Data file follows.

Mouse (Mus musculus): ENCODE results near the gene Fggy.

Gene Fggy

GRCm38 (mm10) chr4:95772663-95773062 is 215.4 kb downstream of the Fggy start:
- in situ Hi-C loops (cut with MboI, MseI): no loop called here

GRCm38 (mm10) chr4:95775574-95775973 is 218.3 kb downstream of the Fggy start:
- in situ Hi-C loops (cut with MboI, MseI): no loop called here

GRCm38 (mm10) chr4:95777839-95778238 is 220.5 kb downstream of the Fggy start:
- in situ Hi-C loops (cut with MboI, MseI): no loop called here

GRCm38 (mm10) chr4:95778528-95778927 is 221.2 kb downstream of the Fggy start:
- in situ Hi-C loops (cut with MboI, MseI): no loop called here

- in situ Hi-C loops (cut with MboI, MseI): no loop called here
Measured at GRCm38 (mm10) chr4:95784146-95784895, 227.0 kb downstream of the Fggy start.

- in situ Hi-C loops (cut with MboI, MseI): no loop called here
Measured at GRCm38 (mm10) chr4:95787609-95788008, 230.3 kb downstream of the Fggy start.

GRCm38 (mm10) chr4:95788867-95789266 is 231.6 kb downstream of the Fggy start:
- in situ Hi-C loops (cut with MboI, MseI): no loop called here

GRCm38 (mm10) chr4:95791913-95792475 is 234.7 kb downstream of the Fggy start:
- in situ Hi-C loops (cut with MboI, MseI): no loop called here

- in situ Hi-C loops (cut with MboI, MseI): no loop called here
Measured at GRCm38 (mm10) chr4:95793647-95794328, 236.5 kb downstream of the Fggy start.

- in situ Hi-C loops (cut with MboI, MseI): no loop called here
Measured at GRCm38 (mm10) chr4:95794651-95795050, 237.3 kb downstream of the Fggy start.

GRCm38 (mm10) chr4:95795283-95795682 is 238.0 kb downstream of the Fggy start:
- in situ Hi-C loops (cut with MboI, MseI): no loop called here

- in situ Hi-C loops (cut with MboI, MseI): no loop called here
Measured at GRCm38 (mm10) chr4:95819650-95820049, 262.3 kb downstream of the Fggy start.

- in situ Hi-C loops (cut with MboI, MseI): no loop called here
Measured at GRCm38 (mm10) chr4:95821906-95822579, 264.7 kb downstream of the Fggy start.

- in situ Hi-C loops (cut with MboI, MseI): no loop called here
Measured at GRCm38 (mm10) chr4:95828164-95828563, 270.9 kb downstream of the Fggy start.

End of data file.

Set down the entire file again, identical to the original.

Mouse (Mus musculus): ENCODE results near the gene Fggy.

Gene Fggy

GRCm38 (mm10) chr4:95772663-95773062 is 215.4 kb downstream of the Fggy start:
- in situ Hi-C loops (cut with MboI, MseI): no loop called here

GRCm38 (mm10) chr4:95775574-95775973 is 218.3 kb downstream of the Fggy start:
- in situ Hi-C loops (cut with MboI, MseI): no loop called here

GRCm38 (mm10) chr4:95777839-95778238 is 220.5 kb downstream of the Fggy start:
- in situ Hi-C loops (cut with MboI, MseI): no loop called here

GRCm38 (mm10) chr4:95778528-95778927 is 221.2 kb downstream of the Fggy start:
- in situ Hi-C loops (cut with MboI, MseI): no loop called here

- in situ Hi-C loops (cut with MboI, MseI): no loop called here
Measured at GRCm38 (mm10) chr4:95784146-95784895, 227.0 kb downstream of the Fggy start.

- in situ Hi-C loops (cut with MboI, MseI): no loop called here
Measured at GRCm38 (mm10) chr4:95787609-95788008, 230.3 kb downstream of the Fggy start.

GRCm38 (mm10) chr4:95788867-95789266 is 231.6 kb downstream of the Fggy start:
- in situ Hi-C loops (cut with MboI, MseI): no loop called here

GRCm38 (mm10) chr4:95791913-95792475 is 234.7 kb downstream of the Fggy start:
- in situ Hi-C loops (cut with MboI, MseI): no loop called here

- in situ Hi-C loops (cut with MboI, MseI): no loop called here
Measured at GRCm38 (mm10) chr4:95793647-95794328, 236.5 kb downstream of the Fggy start.

- in situ Hi-C loops (cut with MboI, MseI): no loop called here
Measured at GRCm38 (mm10) chr4:95794651-95795050, 237.3 kb downstream of the Fggy start.

GRCm38 (mm10) chr4:95795283-95795682 is 238.0 kb downstream of the Fggy start:
- in situ Hi-C loops (cut with MboI, MseI): no loop called here

- in situ Hi-C loops (cut with MboI, MseI): no loop called here
Measured at GRCm38 (mm10) chr4:95819650-95820049, 262.3 kb downstream of the Fggy start.

- in situ Hi-C loops (cut with MboI, MseI): no loop called here
Measured at GRCm38 (mm10) chr4:95821906-95822579, 264.7 kb downstream of the Fggy start.

- in situ Hi-C loops (cut with MboI, MseI): no loop called here
Measured at GRCm38 (mm10) chr4:95828164-95828563, 270.9 kb downstream of the Fggy start.